As someone rusty at 3D geometry math, it took some time for me to rub off the rust and get my spherical coordinate and 3D transform math up and running. But once that was debugged, the project has reached its first “ready to demo” milestone. It is now a colorful glowing LED helix that flows in reaction to gravity, so I’ve named it Glow Flow. Built using a 5-meter long strip of SK9822 LEDs under command of Pixelblaze LED controller and associated sensor expansion board by Electromage.
A recap of algorithm implementation details: The Pixelblaze 3D Pixel Mapper gave each LED on the strip a (X,Y,Z) coordinate in real world physical space. The accelerometer reported direction of gravity plus motion along each of three axis, which are translated to spherical coordinate space. Those two angles were then used to transform each LED from their physical (X,Y,Z) coordinate into (X,Y,Z) relative to acceleration vector.
Once transformed, Glow Flow chooses LED color based on the new Z coordinate. Emulating a half-full container of brightly glowing liquid, the plane where Z equals zero is the surface of the liquid. The positive acceleration Z axis is where the half-full container of bright fluid sits. Color hue is mapped to Z coordinate, so we cycle through one axis of HSV color space as we go deeper in this liquid, giving us a rainbow effect. On the negative Z axis, we have the air above the liquid where red-orange gradually cools to black.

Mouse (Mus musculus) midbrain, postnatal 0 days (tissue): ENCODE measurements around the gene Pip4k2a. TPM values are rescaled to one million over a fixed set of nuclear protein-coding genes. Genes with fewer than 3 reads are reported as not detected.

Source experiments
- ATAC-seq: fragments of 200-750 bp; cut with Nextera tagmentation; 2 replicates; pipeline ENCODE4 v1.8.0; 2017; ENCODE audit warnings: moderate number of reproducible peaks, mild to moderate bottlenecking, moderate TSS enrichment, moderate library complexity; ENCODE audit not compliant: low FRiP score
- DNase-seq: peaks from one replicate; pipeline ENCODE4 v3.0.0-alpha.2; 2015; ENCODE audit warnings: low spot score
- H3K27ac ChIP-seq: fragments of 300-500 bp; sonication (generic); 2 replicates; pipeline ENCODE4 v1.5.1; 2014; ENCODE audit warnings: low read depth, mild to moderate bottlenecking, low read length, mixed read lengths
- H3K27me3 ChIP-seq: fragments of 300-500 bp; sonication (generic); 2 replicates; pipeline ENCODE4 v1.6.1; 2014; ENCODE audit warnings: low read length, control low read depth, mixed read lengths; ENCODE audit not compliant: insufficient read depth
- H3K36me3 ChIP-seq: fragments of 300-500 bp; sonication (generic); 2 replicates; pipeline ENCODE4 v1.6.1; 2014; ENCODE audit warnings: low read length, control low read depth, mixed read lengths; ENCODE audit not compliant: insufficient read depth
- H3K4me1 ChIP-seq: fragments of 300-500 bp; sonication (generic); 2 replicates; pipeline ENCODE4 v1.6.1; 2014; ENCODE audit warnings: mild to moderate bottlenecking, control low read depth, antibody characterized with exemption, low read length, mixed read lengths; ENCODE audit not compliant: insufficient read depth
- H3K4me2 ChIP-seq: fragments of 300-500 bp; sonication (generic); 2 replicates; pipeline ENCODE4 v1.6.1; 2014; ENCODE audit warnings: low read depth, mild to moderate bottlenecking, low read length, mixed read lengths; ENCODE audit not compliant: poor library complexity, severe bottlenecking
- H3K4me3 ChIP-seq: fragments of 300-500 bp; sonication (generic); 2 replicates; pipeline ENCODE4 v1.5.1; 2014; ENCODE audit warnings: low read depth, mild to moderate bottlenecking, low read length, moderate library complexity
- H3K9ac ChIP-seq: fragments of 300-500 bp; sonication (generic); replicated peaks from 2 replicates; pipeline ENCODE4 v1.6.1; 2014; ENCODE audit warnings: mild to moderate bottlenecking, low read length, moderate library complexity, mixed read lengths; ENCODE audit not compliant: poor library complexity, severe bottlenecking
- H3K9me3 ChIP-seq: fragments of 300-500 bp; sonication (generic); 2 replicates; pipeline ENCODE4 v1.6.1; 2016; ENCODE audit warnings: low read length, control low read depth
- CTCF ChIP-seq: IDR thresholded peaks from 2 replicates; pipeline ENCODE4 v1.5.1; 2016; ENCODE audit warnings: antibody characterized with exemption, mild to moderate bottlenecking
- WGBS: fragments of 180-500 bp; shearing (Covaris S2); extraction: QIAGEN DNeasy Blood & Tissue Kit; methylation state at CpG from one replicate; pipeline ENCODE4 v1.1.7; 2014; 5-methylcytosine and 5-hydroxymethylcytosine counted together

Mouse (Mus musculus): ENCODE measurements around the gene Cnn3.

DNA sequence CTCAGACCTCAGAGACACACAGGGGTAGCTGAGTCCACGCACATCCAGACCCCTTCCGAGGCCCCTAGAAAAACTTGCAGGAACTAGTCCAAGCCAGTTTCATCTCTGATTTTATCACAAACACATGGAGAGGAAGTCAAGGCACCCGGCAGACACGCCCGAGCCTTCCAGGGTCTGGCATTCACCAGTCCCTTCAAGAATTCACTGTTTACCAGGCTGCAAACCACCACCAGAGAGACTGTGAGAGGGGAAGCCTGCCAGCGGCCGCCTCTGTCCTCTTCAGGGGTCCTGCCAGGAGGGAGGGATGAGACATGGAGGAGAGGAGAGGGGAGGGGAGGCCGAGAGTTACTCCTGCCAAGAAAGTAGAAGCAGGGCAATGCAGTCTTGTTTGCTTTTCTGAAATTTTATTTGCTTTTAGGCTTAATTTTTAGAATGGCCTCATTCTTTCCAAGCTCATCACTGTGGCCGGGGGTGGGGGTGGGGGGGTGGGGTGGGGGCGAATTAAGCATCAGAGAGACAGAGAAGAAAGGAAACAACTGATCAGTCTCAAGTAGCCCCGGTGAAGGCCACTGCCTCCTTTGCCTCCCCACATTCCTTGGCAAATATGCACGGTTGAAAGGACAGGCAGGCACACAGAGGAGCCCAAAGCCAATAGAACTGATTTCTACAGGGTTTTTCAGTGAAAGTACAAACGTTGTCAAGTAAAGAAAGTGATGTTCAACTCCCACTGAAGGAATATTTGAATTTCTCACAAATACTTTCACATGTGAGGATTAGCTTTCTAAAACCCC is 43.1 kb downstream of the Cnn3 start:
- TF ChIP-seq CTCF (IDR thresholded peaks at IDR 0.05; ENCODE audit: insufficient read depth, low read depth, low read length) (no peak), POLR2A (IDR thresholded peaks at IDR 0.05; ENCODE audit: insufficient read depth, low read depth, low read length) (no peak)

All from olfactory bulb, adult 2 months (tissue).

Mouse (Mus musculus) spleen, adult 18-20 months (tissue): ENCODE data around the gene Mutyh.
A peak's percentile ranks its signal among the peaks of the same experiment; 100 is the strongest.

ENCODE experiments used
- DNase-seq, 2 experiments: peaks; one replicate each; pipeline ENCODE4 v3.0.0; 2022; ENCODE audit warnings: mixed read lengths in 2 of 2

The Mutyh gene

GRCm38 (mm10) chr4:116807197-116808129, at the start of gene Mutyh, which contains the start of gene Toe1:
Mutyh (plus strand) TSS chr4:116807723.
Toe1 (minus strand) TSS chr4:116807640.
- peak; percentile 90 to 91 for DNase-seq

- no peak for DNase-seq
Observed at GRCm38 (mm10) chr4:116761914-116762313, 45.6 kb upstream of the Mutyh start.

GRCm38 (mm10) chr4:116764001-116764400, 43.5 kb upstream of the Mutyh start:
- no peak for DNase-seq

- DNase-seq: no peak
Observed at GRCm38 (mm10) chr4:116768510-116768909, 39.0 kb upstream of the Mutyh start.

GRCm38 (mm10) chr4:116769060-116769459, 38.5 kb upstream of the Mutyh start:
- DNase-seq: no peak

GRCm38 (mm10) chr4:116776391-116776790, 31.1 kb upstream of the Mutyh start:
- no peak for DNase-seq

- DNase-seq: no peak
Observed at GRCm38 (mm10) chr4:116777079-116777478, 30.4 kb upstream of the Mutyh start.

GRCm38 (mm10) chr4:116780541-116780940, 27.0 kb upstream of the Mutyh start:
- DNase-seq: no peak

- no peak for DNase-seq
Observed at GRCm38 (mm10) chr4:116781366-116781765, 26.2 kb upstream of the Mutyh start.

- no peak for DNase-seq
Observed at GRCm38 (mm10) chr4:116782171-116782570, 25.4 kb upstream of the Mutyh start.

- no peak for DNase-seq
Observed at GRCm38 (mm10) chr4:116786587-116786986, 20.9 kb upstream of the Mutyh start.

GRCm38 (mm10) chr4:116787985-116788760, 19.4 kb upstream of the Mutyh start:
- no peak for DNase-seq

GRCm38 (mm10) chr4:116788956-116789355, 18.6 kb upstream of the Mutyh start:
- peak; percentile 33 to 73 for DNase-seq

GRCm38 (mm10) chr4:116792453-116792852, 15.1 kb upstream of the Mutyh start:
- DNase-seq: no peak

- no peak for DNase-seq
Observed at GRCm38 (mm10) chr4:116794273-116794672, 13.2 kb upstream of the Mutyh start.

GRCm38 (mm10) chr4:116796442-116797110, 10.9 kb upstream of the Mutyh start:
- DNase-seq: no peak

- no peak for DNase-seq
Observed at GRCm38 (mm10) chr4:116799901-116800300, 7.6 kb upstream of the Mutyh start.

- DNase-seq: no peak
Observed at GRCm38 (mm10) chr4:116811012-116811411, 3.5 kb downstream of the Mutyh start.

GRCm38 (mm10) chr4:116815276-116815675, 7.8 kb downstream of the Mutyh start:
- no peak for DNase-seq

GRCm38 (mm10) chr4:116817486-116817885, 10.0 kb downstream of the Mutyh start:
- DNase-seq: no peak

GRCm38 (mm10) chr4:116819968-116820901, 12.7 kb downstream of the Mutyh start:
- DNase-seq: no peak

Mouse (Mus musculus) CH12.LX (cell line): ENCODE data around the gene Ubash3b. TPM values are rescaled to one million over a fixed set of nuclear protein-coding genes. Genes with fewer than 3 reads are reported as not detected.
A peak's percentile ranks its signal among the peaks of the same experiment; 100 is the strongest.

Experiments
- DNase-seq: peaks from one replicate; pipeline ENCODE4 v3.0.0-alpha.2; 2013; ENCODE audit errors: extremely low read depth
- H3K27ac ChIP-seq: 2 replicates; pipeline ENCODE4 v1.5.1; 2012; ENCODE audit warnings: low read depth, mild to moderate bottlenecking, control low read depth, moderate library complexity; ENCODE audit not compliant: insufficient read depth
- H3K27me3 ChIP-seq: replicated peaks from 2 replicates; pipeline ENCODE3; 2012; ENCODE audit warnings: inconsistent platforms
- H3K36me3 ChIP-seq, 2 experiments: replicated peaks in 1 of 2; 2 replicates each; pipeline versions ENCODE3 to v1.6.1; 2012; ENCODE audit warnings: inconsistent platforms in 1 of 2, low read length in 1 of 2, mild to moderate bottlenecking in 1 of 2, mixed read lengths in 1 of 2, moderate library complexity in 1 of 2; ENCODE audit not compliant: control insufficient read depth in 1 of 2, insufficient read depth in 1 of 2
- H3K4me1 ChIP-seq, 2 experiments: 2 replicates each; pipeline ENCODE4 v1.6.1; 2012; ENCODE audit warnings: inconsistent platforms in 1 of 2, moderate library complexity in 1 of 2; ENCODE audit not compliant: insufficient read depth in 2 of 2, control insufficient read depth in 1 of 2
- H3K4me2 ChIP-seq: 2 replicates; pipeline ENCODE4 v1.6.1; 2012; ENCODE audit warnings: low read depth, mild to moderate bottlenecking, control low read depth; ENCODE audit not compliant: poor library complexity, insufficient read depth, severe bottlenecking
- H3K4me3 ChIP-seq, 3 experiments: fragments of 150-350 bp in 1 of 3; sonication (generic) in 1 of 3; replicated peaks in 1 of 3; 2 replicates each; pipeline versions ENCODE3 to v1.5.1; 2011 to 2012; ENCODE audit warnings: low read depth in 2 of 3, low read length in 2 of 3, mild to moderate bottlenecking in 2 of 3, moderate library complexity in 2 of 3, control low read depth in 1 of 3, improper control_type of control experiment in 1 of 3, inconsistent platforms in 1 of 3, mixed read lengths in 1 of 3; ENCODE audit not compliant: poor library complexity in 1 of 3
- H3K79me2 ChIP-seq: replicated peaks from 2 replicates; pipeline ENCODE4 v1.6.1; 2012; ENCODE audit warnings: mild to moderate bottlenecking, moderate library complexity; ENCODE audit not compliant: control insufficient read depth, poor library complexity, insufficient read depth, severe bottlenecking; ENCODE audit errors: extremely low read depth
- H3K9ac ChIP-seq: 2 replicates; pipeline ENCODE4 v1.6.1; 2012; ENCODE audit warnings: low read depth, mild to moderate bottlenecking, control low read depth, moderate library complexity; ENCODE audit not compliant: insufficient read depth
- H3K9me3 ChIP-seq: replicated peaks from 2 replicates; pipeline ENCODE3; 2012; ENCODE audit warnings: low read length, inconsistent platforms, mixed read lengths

This milestone marks the first functional draft of my interactive LED sculpture, with enough of 3D printed pieces, electronic hardware, and Pixelblaze pattern software, to see this pattern is visually interesting and fun for people to play with. The concept has been proven to work and now the process of refinement begins.
Pixelblaze pattern for this project is available on Github.